The main thing that struck me (again) in chapter 3 is that I really wish I had read this book before I had kids. I think it may be on my list of baby shower gifts. In chapter 3 Trelease breaks down read-alouds at different ages and stages of development. I found it particularly helpful that he highlights the key features of each age and some recommended books.
Infants: “… parents frequently read aloud books and stories that rhyme.” (page 49)
Toddlers: “As much as possible you want the child to interact with you and the book” (page 51) “labelling the environment” (page 52)
Some other key things that jumped out at me:
- Taking a short time to introduce the book and some unknown vocabulary prior to reading can increase learning benefits.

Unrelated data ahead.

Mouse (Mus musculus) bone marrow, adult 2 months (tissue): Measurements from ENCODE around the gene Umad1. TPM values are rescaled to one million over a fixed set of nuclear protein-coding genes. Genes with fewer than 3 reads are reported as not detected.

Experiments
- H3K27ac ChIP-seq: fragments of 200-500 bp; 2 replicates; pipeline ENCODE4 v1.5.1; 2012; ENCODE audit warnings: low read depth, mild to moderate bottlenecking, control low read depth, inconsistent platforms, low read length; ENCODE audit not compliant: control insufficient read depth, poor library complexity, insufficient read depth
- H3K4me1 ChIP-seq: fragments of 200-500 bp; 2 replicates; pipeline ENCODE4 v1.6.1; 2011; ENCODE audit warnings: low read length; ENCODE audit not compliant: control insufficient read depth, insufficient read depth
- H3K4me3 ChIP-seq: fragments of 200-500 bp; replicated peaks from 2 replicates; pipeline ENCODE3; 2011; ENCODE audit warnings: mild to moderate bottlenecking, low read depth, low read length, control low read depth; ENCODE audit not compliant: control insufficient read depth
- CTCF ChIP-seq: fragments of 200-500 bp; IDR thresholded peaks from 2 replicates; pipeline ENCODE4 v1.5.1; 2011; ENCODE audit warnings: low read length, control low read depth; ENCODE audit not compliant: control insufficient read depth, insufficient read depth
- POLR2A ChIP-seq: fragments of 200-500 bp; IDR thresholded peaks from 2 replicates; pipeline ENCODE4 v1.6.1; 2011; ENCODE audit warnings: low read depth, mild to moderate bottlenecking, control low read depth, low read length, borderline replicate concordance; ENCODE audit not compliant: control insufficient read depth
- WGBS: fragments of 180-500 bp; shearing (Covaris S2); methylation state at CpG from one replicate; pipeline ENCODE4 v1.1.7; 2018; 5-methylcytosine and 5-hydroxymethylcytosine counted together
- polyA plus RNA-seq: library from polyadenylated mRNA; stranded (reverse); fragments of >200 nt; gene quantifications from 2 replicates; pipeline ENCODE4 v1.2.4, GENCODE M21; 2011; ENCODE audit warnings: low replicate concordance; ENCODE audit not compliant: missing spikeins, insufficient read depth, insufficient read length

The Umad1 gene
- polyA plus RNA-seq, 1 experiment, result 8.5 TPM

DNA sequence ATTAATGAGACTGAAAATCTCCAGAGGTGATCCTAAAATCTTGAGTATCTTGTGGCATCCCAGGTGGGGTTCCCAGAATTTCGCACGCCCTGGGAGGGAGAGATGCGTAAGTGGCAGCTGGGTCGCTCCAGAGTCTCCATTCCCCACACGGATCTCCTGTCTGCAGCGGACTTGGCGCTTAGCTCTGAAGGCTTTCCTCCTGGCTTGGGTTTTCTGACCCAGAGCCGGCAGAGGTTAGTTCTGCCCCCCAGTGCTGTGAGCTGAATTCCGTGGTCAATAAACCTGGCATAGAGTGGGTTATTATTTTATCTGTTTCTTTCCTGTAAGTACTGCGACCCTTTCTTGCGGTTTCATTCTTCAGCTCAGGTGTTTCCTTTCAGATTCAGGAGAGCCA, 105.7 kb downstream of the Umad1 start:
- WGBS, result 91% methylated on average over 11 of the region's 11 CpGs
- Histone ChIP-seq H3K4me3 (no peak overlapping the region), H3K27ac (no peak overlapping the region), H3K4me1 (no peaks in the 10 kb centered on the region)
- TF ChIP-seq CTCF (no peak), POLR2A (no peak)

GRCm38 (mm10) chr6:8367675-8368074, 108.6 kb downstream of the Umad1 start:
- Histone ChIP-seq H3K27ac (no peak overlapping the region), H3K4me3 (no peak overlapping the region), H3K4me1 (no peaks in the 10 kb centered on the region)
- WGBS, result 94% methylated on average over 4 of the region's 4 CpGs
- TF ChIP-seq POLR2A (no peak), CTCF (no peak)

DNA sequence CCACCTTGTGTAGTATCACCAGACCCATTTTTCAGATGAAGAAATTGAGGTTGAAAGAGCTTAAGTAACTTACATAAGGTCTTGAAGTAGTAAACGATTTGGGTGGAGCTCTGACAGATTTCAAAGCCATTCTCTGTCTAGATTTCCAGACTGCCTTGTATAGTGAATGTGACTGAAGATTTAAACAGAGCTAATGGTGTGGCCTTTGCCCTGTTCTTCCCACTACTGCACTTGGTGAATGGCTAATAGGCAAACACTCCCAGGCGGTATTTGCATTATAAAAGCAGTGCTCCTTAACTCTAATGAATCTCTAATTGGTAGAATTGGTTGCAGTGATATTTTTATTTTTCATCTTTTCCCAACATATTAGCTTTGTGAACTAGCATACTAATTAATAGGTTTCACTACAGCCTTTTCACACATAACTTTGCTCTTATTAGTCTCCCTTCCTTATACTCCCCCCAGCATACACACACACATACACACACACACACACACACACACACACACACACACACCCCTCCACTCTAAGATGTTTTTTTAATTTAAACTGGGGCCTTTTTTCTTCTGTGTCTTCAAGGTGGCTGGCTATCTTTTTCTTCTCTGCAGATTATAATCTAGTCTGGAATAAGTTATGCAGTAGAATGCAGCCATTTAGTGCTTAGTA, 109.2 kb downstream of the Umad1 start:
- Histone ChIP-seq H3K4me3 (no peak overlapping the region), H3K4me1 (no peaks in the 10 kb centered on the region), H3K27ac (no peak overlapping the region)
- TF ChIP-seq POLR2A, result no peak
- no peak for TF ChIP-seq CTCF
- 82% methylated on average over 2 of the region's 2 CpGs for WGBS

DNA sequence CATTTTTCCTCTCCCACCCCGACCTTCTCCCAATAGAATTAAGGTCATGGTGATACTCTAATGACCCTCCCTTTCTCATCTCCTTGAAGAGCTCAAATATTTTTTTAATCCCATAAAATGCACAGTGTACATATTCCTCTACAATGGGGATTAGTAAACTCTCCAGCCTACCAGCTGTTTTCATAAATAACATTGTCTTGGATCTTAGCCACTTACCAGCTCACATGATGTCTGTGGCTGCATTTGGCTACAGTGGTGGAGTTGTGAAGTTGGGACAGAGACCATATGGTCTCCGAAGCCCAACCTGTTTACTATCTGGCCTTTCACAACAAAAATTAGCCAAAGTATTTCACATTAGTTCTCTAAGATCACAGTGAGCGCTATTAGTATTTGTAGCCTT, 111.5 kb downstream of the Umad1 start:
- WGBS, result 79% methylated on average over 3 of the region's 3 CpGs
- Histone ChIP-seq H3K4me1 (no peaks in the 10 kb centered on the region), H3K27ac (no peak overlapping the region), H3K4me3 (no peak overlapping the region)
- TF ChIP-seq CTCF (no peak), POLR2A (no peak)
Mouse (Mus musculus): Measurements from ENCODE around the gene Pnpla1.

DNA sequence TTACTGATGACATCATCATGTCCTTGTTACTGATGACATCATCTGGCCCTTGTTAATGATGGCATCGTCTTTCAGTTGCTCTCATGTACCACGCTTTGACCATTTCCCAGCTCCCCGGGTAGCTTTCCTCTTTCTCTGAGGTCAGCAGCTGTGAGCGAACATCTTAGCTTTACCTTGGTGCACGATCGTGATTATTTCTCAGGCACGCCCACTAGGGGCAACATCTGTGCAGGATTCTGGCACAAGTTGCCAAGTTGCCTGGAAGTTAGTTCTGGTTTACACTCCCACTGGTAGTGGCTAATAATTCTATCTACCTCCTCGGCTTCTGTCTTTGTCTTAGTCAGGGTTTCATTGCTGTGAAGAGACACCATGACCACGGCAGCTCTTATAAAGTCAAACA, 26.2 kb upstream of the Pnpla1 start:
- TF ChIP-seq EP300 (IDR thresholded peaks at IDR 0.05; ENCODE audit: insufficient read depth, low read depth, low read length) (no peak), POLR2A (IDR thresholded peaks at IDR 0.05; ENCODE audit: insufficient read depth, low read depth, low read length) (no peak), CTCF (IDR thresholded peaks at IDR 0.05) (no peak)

- The transition from picture book to novel should be smooth.
While you don’t want to drown the child in words, you do want to unconsciously entice him away from a complete dependence on illustrations for comprehension and into more words. (page 57)
- I love how he discusses the difference between novels that are meant to be read aloud and those that should be read silently. I hadn’t thought about it before but it is a great point! There are some things that need to be processed more slowly as you read to yourself but others that have so much more power when you hear them. This is a concept I would like to further explore.
- bowdlerize 1: to expurgate (as a book) by omitting or modifying parts considered vulgar 2: to modify by abridging, simplifying, or distorting in style or content (Merriam-Webster app). I learned a new word!
- I love the rule of 50! I don’t know why I haven’t come across this before but I am totally using this in my own reading.